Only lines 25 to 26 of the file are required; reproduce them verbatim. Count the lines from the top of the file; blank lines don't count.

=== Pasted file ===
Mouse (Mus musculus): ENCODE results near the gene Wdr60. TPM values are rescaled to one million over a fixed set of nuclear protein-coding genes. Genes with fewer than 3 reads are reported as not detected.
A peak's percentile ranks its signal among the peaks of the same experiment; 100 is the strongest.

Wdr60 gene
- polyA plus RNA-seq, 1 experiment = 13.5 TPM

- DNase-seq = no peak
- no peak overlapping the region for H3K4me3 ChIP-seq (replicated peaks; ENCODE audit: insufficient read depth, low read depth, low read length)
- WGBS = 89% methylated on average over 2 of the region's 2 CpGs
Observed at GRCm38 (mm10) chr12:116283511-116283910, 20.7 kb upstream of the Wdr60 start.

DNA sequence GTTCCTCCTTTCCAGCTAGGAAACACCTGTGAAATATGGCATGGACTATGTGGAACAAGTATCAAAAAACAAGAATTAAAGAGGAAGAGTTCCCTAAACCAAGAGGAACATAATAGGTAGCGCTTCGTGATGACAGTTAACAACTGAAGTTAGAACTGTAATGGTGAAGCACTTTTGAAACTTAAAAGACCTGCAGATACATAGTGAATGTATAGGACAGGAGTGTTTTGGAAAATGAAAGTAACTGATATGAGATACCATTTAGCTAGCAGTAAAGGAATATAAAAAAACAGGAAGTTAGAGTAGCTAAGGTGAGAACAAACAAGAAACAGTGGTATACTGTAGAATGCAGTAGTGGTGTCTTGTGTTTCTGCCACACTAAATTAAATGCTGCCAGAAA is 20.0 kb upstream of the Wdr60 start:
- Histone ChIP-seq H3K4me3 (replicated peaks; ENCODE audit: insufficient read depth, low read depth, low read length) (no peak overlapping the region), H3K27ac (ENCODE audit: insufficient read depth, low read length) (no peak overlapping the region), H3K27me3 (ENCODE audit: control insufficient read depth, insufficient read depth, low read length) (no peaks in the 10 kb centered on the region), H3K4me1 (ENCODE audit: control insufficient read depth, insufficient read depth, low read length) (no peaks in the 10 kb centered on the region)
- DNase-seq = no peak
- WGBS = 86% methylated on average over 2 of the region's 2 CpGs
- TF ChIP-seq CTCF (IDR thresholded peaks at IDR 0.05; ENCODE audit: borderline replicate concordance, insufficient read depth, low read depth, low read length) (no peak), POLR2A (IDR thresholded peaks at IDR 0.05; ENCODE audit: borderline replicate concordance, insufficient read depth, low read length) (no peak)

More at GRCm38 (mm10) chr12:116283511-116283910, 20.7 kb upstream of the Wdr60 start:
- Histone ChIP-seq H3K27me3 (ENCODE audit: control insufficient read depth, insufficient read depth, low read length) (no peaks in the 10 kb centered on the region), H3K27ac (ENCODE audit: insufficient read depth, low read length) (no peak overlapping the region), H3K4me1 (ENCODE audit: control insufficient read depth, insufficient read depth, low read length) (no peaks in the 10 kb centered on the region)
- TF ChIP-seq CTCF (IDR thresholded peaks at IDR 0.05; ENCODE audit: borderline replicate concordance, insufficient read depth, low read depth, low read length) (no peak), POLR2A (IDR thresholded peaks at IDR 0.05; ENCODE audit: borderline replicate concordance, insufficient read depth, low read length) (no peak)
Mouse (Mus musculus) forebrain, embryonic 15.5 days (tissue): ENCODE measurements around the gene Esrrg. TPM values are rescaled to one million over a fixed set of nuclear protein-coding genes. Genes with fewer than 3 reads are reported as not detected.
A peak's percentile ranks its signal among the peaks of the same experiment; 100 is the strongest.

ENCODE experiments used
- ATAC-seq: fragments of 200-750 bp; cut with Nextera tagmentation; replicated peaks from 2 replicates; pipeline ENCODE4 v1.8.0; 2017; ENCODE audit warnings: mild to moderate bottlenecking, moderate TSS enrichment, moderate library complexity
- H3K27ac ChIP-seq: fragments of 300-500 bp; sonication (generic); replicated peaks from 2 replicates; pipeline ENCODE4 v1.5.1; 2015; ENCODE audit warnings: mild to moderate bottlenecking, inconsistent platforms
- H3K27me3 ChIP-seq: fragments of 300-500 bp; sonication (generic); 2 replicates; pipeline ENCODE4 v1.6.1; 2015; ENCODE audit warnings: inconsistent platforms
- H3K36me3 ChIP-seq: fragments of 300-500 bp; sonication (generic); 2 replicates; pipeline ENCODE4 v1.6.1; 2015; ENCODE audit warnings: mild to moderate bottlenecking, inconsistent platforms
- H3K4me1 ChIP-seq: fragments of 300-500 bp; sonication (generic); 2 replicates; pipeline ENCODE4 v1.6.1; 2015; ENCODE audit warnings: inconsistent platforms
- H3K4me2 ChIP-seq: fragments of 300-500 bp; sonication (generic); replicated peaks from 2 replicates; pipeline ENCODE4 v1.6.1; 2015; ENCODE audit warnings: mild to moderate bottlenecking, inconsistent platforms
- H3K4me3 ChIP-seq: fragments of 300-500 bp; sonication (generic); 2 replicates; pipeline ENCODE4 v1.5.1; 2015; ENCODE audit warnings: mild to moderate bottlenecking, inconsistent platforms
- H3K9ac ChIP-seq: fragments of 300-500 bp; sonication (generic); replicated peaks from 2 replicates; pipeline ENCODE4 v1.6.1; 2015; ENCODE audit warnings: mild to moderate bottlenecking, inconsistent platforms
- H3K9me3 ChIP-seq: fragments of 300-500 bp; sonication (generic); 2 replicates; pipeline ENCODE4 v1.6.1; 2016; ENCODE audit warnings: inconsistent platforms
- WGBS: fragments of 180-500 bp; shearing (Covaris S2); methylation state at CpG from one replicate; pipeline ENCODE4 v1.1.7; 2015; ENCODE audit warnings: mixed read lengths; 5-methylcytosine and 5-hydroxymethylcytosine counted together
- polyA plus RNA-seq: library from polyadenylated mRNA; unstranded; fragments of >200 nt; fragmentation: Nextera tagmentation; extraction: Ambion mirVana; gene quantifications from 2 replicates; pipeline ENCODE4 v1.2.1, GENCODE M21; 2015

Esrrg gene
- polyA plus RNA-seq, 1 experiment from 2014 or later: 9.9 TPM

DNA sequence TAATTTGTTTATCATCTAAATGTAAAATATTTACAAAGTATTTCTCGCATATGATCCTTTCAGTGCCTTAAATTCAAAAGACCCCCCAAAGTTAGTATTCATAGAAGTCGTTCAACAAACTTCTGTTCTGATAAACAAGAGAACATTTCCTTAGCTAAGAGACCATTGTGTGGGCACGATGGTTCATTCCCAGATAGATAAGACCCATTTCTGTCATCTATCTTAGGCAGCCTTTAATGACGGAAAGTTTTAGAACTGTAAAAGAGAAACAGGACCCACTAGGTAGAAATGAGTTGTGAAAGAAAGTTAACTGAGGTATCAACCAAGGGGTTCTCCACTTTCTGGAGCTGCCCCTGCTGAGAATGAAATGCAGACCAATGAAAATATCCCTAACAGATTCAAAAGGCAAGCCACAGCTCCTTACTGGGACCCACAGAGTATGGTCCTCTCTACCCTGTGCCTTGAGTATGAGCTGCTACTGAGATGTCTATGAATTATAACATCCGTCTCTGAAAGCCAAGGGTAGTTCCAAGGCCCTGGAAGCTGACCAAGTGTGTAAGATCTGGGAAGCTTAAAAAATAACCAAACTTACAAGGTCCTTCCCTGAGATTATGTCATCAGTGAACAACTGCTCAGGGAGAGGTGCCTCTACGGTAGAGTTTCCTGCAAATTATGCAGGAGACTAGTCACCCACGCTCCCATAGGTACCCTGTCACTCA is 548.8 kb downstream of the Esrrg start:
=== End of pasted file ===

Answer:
- H3K4me2 ChIP-seq: fragments of 300-500 bp; sonication (generic); replicated peaks from 2 replicates; pipeline ENCODE4 v1.6.1; 2015; ENCODE audit warnings: mild to moderate bottlenecking, inconsistent platforms
- H3K4me3 ChIP-seq: fragments of 300-500 bp; sonication (generic); 2 replicates; pipeline ENCODE4 v1.5.1; 2015; ENCODE audit warnings: mild to moderate bottlenecking, inconsistent platforms